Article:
2016:028 - The Mart, Church Hill and Circular Road, Ennistimon, Clare

NMI Burial Excavation Records

County: Clare Site name: The Mart, Church Hill and Circular Road, Ennistimon

Sites and Monuments Record No.: CL015-144 Licence number: 16E0126

Author: Gill McLoughlin

Site type: Possible Children's Burial Ground

ITM: E 513214m, N 688452m

Latitude, Longitude (decimal degrees): 52.939847, -9.291135

Testing was carried out in relation to a proposed development at The Mart, Church Hill and Circular Road, Ennistimon, Co. Clare (Planning Refs.: Clare Co. Co. 15/20, An Bord Pleanála Pl 03.245262). The development comprised the demolition of the existing mart buildings on site and the construction of a single storey discount foodstore. The development site is located in an undulating landscape on the east side of Ennistimon town, bounded by Church Hill to the south, Circular Road to the east and by houses and their gardens to the west. Testing followed a desktop report carried out by Courtney Deery Heritage Consultancy in advance of planning (McLoughlin, 2015). At that time there were no recorded sites within the development area and the archaeological potential of the site was deemed to be low. Monitoring of groundworks post-demolition was recommended in the pre-planning report. Planning permission was granted in July 2015 with an archaeological monitoring condition and the decision to grant was subsequently appealed to An Bord Pleanála. In August 2015 the DAHG was informed of the presence of a burial ground for un-baptised children within the footprint of the proposed development site and this was added to the SMR (CL015-144). The information for the burial ground consisted of local knowledge and tradition in the form of a sworn affidavit by a local man. An oral hearing was held in November 2015 and the decision to grant was upheld with conditions which included a requirement for an archaeological impact assessment, including test trenches to be carried out. Testing took place on 18 April 2016 and no features, finds or deposits of archaeological interest were identified and there were no burials or indications that there had ever been any burials within the tested areas.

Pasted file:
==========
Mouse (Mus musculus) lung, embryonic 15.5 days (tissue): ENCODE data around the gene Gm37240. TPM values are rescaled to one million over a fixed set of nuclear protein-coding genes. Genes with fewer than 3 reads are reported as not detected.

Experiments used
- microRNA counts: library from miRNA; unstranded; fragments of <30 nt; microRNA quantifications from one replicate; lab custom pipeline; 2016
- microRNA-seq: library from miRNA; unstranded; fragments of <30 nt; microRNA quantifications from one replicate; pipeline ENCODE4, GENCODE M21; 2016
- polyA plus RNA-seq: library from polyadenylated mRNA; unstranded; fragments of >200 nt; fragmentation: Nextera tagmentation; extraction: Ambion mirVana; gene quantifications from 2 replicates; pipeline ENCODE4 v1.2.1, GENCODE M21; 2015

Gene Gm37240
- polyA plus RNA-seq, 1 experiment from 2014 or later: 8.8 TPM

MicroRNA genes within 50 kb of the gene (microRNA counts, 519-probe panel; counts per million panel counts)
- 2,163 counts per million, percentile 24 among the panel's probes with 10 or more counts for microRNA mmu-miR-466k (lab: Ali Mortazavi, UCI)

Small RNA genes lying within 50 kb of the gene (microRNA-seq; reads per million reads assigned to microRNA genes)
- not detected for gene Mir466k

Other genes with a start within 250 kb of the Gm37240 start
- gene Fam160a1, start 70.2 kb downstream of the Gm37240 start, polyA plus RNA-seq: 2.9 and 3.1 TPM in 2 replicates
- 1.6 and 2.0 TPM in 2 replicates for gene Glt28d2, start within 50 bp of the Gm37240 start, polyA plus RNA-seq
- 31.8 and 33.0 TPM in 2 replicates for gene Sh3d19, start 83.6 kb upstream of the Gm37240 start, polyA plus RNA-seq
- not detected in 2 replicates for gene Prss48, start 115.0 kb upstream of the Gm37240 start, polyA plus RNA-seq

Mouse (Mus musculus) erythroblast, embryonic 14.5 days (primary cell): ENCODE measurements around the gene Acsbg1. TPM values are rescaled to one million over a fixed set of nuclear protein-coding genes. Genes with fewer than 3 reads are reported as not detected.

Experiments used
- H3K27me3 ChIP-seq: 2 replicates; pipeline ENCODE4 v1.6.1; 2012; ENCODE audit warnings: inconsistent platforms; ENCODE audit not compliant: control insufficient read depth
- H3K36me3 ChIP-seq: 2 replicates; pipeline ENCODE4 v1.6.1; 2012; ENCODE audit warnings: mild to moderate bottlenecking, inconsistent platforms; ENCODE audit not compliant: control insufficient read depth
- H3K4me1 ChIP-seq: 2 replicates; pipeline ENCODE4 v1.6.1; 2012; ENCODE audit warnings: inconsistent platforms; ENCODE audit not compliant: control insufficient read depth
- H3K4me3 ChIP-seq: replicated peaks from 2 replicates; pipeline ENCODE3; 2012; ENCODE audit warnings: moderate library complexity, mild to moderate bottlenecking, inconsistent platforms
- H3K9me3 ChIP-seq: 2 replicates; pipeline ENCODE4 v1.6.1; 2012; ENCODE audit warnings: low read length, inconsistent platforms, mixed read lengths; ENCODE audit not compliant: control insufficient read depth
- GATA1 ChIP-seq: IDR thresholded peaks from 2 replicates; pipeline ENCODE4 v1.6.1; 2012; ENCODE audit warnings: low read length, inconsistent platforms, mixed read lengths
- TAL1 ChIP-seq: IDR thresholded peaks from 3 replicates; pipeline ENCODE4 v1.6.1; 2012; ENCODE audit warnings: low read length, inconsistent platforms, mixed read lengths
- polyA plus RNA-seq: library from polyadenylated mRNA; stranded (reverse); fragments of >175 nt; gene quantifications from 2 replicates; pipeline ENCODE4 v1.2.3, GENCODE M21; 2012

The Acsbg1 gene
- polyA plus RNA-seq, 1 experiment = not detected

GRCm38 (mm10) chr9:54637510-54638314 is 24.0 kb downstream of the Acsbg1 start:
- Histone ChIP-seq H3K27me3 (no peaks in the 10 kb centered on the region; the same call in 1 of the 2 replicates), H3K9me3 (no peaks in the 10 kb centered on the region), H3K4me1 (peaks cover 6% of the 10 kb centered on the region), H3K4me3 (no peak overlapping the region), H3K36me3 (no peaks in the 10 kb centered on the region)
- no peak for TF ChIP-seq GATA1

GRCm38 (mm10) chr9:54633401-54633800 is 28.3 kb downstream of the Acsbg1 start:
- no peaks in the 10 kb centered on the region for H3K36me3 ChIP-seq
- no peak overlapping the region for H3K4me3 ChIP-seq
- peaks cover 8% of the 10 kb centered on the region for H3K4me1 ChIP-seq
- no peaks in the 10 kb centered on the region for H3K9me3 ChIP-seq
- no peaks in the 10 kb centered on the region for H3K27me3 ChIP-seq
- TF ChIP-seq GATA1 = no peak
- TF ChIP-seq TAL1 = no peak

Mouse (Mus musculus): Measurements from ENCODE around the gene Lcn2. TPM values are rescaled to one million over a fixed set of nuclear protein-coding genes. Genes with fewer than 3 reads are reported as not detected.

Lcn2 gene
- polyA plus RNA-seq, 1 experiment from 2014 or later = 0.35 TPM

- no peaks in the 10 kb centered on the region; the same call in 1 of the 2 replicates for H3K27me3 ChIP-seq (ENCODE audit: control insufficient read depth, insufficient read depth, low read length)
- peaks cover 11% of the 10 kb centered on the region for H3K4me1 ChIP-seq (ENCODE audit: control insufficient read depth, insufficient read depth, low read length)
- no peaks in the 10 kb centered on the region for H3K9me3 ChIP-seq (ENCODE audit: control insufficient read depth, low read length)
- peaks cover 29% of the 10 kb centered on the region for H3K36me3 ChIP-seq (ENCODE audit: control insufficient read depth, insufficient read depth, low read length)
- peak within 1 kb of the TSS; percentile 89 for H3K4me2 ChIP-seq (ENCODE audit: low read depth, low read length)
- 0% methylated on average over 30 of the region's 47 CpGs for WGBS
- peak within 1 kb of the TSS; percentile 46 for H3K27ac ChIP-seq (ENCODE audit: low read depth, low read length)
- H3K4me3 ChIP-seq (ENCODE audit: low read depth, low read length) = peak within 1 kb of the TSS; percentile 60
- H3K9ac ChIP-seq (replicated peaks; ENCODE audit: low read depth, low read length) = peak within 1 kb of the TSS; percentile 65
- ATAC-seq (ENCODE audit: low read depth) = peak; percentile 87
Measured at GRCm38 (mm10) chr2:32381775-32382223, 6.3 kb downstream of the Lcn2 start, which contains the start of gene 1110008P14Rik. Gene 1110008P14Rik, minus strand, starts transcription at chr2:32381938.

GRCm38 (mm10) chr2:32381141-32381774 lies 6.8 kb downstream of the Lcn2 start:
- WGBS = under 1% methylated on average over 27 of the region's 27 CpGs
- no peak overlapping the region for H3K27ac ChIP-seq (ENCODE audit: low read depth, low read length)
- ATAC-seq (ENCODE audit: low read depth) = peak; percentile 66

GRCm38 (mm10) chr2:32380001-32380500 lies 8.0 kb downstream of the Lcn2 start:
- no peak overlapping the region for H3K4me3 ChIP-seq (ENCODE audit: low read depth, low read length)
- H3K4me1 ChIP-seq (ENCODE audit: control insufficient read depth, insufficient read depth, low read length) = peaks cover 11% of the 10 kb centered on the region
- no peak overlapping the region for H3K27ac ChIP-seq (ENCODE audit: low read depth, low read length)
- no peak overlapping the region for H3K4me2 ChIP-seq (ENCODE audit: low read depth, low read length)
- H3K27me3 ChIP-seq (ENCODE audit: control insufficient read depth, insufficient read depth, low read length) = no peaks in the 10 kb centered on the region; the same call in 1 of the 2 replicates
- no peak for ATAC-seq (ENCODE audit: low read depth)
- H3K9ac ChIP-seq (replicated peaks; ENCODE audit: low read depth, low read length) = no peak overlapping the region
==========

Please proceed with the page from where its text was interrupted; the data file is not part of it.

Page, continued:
The area subjected to testing at the south-west end of the site was covered in a layer of hardcore. Below the hardcore, the soils were quite disturbed with much of the topsoil across the site having been removed in the past. At the upper (south-west) part of the site the hardcore directly overlay natural subsoil while lower down the slope under the hardcore there was, in places, a layer of mixed redeposited natural gravelly soil which overlay patchy deposits of a former topsoil layer. The remnants of the topsoil layer was not consistent across the site and ranged from just shallow patches, to 0.1m deep to 0.25m deep. This former topsoil layer contained frequent modern inclusions such as plastic, glass, delph and some animal bones from large mammals (cattle). Undisturbed natural subsoil was identified at between 0.3-0.6m deep. Based on the survival of some large mammal bones (cattle) in the former topsoil layer it is thought that the soil conditions on the site would have been favourable for the preservation of burials had there been any there in the past.

Courtney Deery Heritage Consultancy, Lynwood House, Ballinteer Road, Dublin 16